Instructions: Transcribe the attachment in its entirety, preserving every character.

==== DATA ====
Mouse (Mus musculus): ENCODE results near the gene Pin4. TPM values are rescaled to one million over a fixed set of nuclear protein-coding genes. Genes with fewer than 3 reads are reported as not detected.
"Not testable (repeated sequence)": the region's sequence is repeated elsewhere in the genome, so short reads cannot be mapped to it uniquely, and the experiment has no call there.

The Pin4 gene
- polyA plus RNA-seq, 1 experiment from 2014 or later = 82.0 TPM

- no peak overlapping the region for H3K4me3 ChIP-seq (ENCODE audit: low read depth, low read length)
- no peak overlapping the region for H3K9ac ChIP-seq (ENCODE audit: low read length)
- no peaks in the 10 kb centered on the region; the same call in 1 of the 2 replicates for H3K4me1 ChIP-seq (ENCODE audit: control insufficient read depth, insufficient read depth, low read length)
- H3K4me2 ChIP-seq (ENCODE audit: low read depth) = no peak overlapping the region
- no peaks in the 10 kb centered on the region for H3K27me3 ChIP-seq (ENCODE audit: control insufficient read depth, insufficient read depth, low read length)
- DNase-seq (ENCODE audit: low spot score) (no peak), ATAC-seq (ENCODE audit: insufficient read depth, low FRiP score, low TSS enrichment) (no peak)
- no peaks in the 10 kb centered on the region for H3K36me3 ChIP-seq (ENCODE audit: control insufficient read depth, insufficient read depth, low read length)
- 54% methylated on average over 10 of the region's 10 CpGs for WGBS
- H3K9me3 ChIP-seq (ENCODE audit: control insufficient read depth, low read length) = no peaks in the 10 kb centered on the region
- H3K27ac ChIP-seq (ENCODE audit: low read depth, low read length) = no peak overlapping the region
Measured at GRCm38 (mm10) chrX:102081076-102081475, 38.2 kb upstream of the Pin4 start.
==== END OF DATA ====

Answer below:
Mouse (Mus musculus): ENCODE results near the gene Pin4. TPM values are rescaled to one million over a fixed set of nuclear protein-coding genes. Genes with fewer than 3 reads are reported as not detected.
"Not testable (repeated sequence)": the region's sequence is repeated elsewhere in the genome, so short reads cannot be mapped to it uniquely, and the experiment has no call there.

The Pin4 gene
- polyA plus RNA-seq, 1 experiment from 2014 or later = 82.0 TPM

- no peak overlapping the region for H3K4me3 ChIP-seq (ENCODE audit: low read depth, low read length)
- no peak overlapping the region for H3K9ac ChIP-seq (ENCODE audit: low read length)
- no peaks in the 10 kb centered on the region; the same call in 1 of the 2 replicates for H3K4me1 ChIP-seq (ENCODE audit: control insufficient read depth, insufficient read depth, low read length)
- H3K4me2 ChIP-seq (ENCODE audit: low read depth) = no peak overlapping the region
- no peaks in the 10 kb centered on the region for H3K27me3 ChIP-seq (ENCODE audit: control insufficient read depth, insufficient read depth, low read length)
- DNase-seq (ENCODE audit: low spot score) (no peak), ATAC-seq (ENCODE audit: insufficient read depth, low FRiP score, low TSS enrichment) (no peak)
- no peaks in the 10 kb centered on the region for H3K36me3 ChIP-seq (ENCODE audit: control insufficient read depth, insufficient read depth, low read length)
- 54% methylated on average over 10 of the region's 10 CpGs for WGBS
- H3K9me3 ChIP-seq (ENCODE audit: control insufficient read depth, low read length) = no peaks in the 10 kb centered on the region
- H3K27ac ChIP-seq (ENCODE audit: low read depth, low read length) = no peak overlapping the region
Measured at GRCm38 (mm10) chrX:102081076-102081475, 38.2 kb upstream of the Pin4 start.